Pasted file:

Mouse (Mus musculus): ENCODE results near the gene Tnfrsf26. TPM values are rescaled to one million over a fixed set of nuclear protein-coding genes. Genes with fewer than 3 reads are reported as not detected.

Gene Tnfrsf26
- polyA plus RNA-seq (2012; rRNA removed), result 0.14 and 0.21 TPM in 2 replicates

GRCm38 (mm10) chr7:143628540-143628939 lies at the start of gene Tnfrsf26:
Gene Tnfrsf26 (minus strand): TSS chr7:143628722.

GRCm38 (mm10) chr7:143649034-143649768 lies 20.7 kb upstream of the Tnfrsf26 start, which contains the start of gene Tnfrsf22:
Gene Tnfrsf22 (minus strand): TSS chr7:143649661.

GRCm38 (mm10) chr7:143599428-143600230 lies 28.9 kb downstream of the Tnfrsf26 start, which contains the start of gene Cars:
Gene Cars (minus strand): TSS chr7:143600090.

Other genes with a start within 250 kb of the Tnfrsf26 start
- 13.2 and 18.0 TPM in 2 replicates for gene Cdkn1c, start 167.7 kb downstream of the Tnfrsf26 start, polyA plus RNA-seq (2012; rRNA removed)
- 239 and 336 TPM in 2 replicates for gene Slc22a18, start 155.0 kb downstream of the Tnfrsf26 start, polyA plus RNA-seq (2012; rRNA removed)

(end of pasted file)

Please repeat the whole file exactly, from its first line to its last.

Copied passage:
Mouse (Mus musculus): ENCODE results near the gene Tnfrsf26. TPM values are rescaled to one million over a fixed set of nuclear protein-coding genes. Genes with fewer than 3 reads are reported as not detected.

Gene Tnfrsf26
- polyA plus RNA-seq (2012; rRNA removed), result 0.14 and 0.21 TPM in 2 replicates

GRCm38 (mm10) chr7:143628540-143628939 lies at the start of gene Tnfrsf26:
Gene Tnfrsf26 (minus strand): TSS chr7:143628722.

GRCm38 (mm10) chr7:143649034-143649768 lies 20.7 kb upstream of the Tnfrsf26 start, which contains the start of gene Tnfrsf22:
Gene Tnfrsf22 (minus strand): TSS chr7:143649661.

GRCm38 (mm10) chr7:143599428-143600230 lies 28.9 kb downstream of the Tnfrsf26 start, which contains the start of gene Cars:
Gene Cars (minus strand): TSS chr7:143600090.

Other genes with a start within 250 kb of the Tnfrsf26 start
- 13.2 and 18.0 TPM in 2 replicates for gene Cdkn1c, start 167.7 kb downstream of the Tnfrsf26 start, polyA plus RNA-seq (2012; rRNA removed)
- 239 and 336 TPM in 2 replicates for gene Slc22a18, start 155.0 kb downstream of the Tnfrsf26 start, polyA plus RNA-seq (2012; rRNA removed)